Pixels and Camera Sensors
Pixels, Photosites, Resolution, Bit-depth and Dynamic Range Explained
How Cameras work
Let's look briefly at how digital cameras work. Here’s an overly simplified overview:
- Light enters through the lens, and is recorded by the sensor. Photo diodes on the sensor create an electrical signal, which is converted into a digital value by the processor, and then stored in the buffer, then written to a memory card.
A sensor is the silicon chip inside your camera that converts photos of light coming from your lens into voltages. The larger the sensor, the more light that can be collected to crease your image. Let's look at the approximate horizontal sensor width of various sensors (some models were “rounded” into the nearest category):
- Compact camera 5.8mm (canon a570)
- Advanced compact 7.6mm (Fuji f30, f50, canon g9/g10, Ricoh gx100, Olympus 5050/7070, Oly sp350, Nikon p6000, fuji e900)
- High-end compact 8.8mm (Olympus 8080, Panasonic LX3)
- Micro-four thirds camera 17mm
- Olympus dSLR 17mm
- Sony Nex-5 24mm
- Nikon D300 24mm
- Full-frame (Nikon D3, canon5D) 35mm
Here is a diagram showing camera sensor sizes.
Sensor types - CCD vs CMOS
CCD (Charged Couple Device) and CMOS (Complimetary Metal Oxide Semiconductor) are two common types of sensors found in cameras. Most recent dSLR cameras use CMOS sensors.
CMOS sensors have tiny transitors associated with each pixel, and each pixel is read individually. In a CCD sensor the data is transferred across the pixel array, and converted to an analog signal in an output node separate from the pixels. CMOS sensors require much less power. Because the CCD lacks transistors on the pixels, the CCD pixel is more sensitive to light, which can theoretically lead to less noise.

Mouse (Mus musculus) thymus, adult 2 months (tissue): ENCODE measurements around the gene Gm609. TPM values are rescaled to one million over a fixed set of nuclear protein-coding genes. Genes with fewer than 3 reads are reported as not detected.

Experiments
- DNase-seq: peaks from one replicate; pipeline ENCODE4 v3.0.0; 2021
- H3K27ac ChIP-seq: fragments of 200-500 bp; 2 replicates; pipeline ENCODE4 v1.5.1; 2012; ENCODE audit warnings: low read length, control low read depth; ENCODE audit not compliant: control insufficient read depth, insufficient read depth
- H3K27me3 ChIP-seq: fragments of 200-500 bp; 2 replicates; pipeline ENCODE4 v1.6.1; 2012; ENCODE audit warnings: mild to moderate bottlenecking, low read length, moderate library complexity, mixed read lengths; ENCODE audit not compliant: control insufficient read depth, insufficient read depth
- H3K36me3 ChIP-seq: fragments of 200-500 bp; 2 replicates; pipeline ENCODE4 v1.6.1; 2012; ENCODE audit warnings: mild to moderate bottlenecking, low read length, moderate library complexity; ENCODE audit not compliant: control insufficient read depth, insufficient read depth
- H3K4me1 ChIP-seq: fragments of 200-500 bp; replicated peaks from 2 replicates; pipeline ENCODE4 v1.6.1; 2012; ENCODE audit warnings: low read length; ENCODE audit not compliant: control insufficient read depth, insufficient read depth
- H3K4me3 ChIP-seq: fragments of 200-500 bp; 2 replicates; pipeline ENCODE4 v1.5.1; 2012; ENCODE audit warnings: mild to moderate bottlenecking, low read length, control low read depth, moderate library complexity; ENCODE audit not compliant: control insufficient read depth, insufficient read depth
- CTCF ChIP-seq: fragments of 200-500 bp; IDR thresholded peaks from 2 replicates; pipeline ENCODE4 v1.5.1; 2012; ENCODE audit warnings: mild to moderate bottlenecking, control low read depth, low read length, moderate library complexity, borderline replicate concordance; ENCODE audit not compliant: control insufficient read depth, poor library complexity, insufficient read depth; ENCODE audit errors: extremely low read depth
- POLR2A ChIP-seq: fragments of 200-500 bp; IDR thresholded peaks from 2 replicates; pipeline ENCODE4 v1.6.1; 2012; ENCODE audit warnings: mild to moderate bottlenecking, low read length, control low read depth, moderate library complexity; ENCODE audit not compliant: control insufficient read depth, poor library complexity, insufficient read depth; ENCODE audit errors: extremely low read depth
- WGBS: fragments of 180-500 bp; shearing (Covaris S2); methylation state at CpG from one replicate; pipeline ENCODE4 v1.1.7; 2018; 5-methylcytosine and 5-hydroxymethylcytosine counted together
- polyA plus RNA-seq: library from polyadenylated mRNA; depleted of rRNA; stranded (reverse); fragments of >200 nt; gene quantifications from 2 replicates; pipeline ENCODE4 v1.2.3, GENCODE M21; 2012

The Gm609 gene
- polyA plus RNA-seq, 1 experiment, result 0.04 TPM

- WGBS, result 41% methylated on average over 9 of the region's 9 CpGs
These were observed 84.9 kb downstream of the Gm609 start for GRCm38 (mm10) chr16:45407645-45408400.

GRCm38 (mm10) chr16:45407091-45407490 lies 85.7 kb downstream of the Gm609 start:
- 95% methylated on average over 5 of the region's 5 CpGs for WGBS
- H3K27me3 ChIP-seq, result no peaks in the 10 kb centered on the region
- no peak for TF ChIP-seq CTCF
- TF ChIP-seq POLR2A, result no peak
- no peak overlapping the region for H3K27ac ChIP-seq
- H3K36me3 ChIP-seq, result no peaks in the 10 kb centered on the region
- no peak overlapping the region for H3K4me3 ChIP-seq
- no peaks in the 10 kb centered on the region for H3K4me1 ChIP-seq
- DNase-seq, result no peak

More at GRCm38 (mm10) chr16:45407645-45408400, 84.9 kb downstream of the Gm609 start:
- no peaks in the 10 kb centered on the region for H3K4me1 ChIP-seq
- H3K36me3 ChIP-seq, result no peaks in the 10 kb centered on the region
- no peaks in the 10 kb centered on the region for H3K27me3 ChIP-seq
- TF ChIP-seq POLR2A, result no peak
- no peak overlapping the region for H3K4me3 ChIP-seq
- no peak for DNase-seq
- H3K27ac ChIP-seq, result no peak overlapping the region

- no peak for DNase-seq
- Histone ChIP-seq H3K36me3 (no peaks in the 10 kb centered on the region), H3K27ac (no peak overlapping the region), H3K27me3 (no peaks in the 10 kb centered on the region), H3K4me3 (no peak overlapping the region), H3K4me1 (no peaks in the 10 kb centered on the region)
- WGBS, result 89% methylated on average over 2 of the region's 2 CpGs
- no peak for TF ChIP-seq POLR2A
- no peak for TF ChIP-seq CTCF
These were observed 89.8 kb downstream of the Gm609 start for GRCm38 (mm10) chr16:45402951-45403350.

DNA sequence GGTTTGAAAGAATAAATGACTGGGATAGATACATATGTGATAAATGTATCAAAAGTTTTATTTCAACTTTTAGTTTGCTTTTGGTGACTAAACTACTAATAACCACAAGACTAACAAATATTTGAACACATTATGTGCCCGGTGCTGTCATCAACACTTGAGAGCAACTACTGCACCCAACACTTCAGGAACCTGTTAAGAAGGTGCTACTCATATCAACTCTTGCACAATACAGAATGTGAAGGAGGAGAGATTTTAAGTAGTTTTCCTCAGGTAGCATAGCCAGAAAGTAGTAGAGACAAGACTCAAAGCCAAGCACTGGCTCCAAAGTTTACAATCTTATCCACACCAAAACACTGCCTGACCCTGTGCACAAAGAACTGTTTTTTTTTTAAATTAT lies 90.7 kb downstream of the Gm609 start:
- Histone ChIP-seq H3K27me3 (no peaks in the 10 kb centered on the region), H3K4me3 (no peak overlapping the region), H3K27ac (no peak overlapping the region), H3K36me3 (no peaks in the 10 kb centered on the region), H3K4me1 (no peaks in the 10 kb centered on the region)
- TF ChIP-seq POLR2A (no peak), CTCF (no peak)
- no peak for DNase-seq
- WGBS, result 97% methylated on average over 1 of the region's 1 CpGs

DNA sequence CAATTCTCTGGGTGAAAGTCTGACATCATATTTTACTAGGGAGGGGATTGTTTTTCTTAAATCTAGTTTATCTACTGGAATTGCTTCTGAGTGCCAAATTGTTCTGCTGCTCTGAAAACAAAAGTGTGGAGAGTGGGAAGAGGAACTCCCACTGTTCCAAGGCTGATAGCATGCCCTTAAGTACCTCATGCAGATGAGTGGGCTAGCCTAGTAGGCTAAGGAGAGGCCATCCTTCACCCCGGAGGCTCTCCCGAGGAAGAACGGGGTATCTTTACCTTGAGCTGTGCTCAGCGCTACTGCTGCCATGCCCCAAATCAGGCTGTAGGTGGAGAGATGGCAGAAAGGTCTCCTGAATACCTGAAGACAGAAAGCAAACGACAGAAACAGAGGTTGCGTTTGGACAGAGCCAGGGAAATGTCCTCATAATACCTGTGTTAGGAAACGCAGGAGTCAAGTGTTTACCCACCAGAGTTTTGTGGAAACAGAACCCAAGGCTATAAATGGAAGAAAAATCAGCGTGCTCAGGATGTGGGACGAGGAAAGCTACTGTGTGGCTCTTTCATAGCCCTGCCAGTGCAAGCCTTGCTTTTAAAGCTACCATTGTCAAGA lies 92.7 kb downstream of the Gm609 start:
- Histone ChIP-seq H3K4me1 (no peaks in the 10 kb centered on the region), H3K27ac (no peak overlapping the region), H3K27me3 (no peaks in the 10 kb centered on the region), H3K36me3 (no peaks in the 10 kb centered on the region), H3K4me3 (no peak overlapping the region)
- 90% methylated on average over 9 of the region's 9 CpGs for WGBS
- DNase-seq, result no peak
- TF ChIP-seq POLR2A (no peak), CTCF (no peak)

Photosite (photosensor, photodiode)
The photosite, also known as a photodiode, is an area on the camera sensor that captures light and converts it into a signal. Photosites are actually dedicated to either red, blue, or green - and cameras have internal algorithms to interpolate accurate RGB color values for each pixel.
Pixels are the building blocks of an image. Pixel comes from the phrase "Picture element". When light hits the photosensor of a camera, signals are converted into value for each pixel. In a JPEG file, each pixel actually has 3 values, ranging from 0-255, for red, green and blue, known as a RGB value. A photosite (either red, green, or blue) is usually mapped to a pixel (which has a RGB value). Interpolation from neighboring photosites are used to compute the pixel RGB value.
The term pixel and photosite are sometimes interchanged. I like to think of a photosite as the physical device on the sensor exposed to the light, and the pixel is in my image.
The resolution of an image is the number of pixels per inch (dots per inch, DPI). 72 DPI is sufficient for viewing on a monitor, but 300 per inch is required for high-quality prints. Based on the pixel count of a sensor (e.g. - 3872 pixels across on a D300 sensor), you can calculate the theoretical maximum print size - 14 inches across for a photo from the D300. In reality, when the pixel data is considered high quality, the print can go much larger. Trying to cram too many pixels on a camera sensor will result in more noise, and lower quality pixel data. This is why you can print a 12-megapixel photo from a dSLR larger than a 12-megapixel photo from a compact camera, the dSLR sensor is larger, therefore the photosensors that generate the pixel data are larger, better quality, and have less noise.
Photosensors range in size from 2-8 microns. Bigger is better, so check out your camera to see how big your photosensors are. Larger photosensors can collect more light.